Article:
Volkswagen's days of selling diesel cars in the U.S. are over, the company's CEO says.
The decision to end diesel sales stateside comes after the company battled through an emissions cheating scandal, eventually doling out $14.7 billion in a settlement with 475,000 Volkswagen owners in the U.S.
But it's also reflective of a shrinking market for diesel cars and increasingly stringent regulations, a Volkswagen executive said.
At November's Los Angeles Auto Show, Volkswagen Group of America CEO Hinrich Woebcken told Reuters he doesn't believe the diesel market would "come back in the same magnitude as we've seen it up to now." Instead of trying to develop diesel cars to meet moving goalposts in emissions, executives say the company will focus on the electric car market and offering more SUV models.
"Emissions standards in following years are getting tougher and tougher," Woebcken said. "Why don't you put the money and investments ... to comply with these standards, why don't you put the money on the spot where the future is?"
On Nov. 22, Volkswagen brand Chief Executive Herbert Diess made it official, Reuters reported, confirming the company's shift away from diesel.
The decision to drop diesel is also an attempt at salvaging the company's brand after its 2015 emissions scandal, according to Fortune.
Diesel cars once comprised 25 percent of the German automaker's sales, and the company made a greater effort to push into the American market with advertising that claimed Volkswagen's diesel engines had lower emissions than standard cars, the BBC noted.
But there was a problem with that claim -- millions of the company's diesel cars were fitted with a "defeat device," a software mechanism that was able to detect when the car was in emissions testing mode through monitoring things like speed, air pressure and whether or not the steering column was moved.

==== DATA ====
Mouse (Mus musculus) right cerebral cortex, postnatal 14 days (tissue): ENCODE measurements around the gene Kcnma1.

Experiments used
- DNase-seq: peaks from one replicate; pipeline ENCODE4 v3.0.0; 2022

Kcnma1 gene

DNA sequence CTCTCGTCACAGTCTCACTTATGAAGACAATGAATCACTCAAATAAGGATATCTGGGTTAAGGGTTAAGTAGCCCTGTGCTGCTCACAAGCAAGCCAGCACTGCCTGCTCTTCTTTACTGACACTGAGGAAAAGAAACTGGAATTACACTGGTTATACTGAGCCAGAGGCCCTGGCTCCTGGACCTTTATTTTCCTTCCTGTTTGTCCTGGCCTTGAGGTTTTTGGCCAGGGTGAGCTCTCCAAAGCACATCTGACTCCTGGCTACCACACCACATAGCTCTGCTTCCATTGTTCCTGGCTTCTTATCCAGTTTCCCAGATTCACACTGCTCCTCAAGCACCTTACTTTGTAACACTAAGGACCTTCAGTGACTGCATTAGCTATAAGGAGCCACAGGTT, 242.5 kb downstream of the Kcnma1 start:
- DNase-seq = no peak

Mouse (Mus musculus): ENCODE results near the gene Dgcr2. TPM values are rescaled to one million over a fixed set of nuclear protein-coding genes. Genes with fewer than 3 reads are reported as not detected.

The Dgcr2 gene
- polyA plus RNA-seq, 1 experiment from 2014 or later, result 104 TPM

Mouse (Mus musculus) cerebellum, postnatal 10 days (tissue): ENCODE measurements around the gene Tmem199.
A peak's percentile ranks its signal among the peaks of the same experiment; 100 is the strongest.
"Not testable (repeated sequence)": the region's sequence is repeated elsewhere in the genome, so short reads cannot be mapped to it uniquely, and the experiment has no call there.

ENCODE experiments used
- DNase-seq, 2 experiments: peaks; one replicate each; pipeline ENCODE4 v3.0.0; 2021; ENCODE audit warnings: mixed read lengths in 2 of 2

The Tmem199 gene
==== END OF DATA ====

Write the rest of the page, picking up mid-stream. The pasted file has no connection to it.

Volkswagen eventually admitted that as many as 11 million of its cars worldwide were fitted with the emissions-cheating software, which hid the fact that some models emitted 40 times the nitrogen oxide pollutants as allowed by U.S. standards. The company's global chief executive was fired and replaced by Matthias Mueller, who previously served as head of Porsche.
"My most urgent task is to win back trust for the Volkswagen Group - by leaving no stone unturned," Mueller said in late 2015 shortly after assuming the top post.
With the massive legal settlement and recall, Volkswagen had apparently survived the scandal when regulators in California discovered that engines in Audi vehicles -- which are also owned and manufactured by the German company -- were also fitted with emissions cheating devices.
The newly-discovered cheating software tried to mask emissions in both diesel and gasoline-powered Audi models, according to the Wall Street Journal. The California Air Resources Board (CARB) discovered the devices based on knowledge gleaned from the earlier round of emissions-cheating cars.
By fooling the Audi models into believing the cars were on the road -- and not in a testing environment -- CARB technicians found a dramatic spike in CO2 emissions from the vehicles, the Journal reported.
Fallout from the presence of cheat devices in Audis is ongoing, and it's not clear if the company will face additional lawsuits and investigations from U.S. regulators.